In a message to the Pontifical Academy of Science in October 1996, Pope John Paul II said, New knowledge leads to the recognition of the theory of evolution as more than a hypothesis. That is to say, this theory is not a guess, but the established framework for understanding the origin of species from the data of the geological record and biological research. All the same, many Americans take a much cooler view of Darwinism, because they think it contradicts the accounts in the Book of Genesis of God’s creation of the world. A CBS poll last November found that 65 percent of the respondents favored teaching evolution and creationism side by side in public-school science classes. Moreover, 37 percent of those questioned thought schools should teach only creationism. It is a fair inference that many who hold these opinions are evangelical Protestants who are the parents of school-age children. Over the past three decades, various strategies have been devised to expel evolution from public schools or to introduce at least an acknowledgment of the Genesis vision of divine creation. Most of these plans have been struck down by the courts, but the struggle has not ended, as two recent cases show.
The school board in Cobb County, Ga., thought it had found what it called a reasonable and even-handed approach to teaching evolution when it attached stickers to the textbooks used in middle school and high school biology classes. These stickers read: This textbook contains material on evolution. Evolution is a theory, not a fact, regarding the origin of living things. This material should be approached with an open mind, studied carefully and critically considered.
In January of this year, Judge Clarence Cooper of the U.S. District Court in Atlanta ruled these stickers unacceptable and ordered them to be removed immediately on the grounds that they conveyed an impermissible message of endorsement of religion. The point seemed to be that chilliness toward evolution could be construed as a covert vote for God.
The board of the Dover Area School District in south-central Pennsylvania ran into trouble three months ago, when it asked teachers of science classes to read to their students a statement noting that there are gaps in Darwinism and pointing out that there is a rival explanation of nature’s complexity, known as intelligent design. In an argument very like St. Thomas Aquinas’s fifth proof for the existence of God, defenders of intelligent design, whose number includes some scientists, do not deny an evolutionary process but perceive behind it the action of an intelligent cause. They point out that along with all the random elements and catastrophic events in nature there are many evidences of internal finality even in tiny instances. The mosquito’s proboscis, for example, is wonderfully adapted for enabling the insect to secure its lunch by biting people. But the teachers in Dover rejected the board’s request, and courts probably would too.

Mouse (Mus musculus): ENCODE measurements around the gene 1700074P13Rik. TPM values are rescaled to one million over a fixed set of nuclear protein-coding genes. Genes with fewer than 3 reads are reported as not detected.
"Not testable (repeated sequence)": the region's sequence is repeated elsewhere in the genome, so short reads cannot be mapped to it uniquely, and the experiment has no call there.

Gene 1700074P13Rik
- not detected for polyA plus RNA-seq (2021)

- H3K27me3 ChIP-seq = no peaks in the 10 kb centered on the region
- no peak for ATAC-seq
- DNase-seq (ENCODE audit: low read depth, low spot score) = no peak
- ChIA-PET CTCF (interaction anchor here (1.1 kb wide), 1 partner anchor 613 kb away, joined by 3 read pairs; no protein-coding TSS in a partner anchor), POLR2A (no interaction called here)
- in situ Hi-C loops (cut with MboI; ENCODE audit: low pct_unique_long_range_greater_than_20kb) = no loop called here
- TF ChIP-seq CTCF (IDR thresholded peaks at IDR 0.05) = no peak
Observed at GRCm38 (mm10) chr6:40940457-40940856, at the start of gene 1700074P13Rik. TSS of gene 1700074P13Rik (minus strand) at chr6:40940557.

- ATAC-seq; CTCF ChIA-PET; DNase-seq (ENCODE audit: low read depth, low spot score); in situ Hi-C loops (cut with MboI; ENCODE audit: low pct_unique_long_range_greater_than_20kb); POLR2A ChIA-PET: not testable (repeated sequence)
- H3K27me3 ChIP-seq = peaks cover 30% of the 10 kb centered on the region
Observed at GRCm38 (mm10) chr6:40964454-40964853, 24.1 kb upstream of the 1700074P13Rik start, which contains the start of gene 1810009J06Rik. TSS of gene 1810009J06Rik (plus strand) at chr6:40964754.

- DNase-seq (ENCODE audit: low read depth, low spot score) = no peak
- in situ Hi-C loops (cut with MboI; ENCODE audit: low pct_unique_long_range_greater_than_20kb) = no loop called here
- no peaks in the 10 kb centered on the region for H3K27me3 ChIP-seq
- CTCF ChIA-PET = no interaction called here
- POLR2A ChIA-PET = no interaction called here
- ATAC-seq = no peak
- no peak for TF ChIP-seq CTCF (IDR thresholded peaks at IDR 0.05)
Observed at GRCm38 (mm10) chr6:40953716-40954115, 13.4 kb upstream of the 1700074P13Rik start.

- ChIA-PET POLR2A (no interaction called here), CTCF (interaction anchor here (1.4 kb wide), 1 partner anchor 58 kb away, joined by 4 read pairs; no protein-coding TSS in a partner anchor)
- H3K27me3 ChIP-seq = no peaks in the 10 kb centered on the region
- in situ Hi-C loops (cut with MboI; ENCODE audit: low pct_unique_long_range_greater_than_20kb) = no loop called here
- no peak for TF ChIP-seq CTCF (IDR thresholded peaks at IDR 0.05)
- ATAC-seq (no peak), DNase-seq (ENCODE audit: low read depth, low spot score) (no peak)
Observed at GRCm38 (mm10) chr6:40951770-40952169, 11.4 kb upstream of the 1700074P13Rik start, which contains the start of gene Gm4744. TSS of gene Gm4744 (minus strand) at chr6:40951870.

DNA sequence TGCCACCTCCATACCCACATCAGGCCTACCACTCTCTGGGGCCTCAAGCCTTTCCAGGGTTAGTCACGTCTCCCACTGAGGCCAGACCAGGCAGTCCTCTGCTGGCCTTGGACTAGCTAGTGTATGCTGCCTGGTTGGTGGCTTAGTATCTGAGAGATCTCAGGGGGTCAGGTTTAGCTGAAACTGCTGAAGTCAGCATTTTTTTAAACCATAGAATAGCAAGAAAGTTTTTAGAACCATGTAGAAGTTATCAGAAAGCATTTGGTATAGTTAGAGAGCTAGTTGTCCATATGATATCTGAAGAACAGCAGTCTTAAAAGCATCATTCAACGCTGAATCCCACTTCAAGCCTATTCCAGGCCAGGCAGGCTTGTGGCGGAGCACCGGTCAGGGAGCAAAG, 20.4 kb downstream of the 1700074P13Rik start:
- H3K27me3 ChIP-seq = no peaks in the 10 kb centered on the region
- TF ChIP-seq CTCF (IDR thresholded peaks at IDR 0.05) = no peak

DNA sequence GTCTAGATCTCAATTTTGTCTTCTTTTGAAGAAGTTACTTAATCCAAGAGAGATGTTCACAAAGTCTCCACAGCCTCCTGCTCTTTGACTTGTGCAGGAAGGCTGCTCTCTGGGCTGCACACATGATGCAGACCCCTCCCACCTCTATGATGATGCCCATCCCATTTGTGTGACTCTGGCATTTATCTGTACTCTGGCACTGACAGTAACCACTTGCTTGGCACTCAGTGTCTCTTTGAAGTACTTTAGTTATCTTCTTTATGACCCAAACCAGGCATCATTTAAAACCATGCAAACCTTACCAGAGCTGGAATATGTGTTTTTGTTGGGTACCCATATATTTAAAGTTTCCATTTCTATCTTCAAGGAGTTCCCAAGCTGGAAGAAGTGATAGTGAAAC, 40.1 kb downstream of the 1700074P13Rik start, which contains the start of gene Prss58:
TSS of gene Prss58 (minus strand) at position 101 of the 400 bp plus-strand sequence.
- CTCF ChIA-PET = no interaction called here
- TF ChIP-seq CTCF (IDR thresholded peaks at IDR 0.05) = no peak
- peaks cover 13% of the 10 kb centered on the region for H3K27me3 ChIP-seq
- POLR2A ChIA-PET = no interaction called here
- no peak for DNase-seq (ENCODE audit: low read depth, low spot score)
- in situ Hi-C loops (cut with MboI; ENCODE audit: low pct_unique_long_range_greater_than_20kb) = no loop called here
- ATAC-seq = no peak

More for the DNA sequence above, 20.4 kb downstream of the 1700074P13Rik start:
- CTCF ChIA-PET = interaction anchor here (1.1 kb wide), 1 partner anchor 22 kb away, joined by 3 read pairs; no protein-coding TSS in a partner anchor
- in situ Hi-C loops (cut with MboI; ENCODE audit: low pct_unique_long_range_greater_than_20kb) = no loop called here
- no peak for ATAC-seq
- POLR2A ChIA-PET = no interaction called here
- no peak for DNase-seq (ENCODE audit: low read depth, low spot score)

There is little chance of reconciling the extreme positions in the quarrel about teaching evolution, but public schools, like all schools, should make it clear to their students that Genesis and Darwinism are not alternates, but complementary. They are talking about different things in different ways. Genesis uses the figurative language of creation myths to teach one supreme truth: The universe and all it contains was created and is kept existing and developing by the absolute and incomprehensible God. The Bible does not intend to explain how present complex forms descended from earlier and simpler ones nor how long this process has taken. Evolution, on the other hand, describes the ways in which this unfolding took place. Science does not and cannot answer the question of why there happens to be any universe at all.
Surveys have shown that many teachers of high school science say nothing about evolution in order to avoid controversy. This is a mistake; evolution should be taught. However, either in textbooks or in a special unit students should also be introduced to the varieties of methods by which knowledge is acquirednot only by science but also by natural philosophy, theology, mathematics and aesthetic intuition.
Finally, as has been said in this space before, public education should provide a forum in which the question of who made the world can be raised. This could be done by making classrooms available during the regular school hours for voluntary released-time religion courses taught by qualified representatives of various faiths. To be sure, this would require the U.S. Supreme Court to reverse its 1948 McCollum decision banning released time on public school premises. But the court has changed its mind before and could do so again. If it did, there would be room in every reasonably adequate public school for Genesis and Darwin to get along.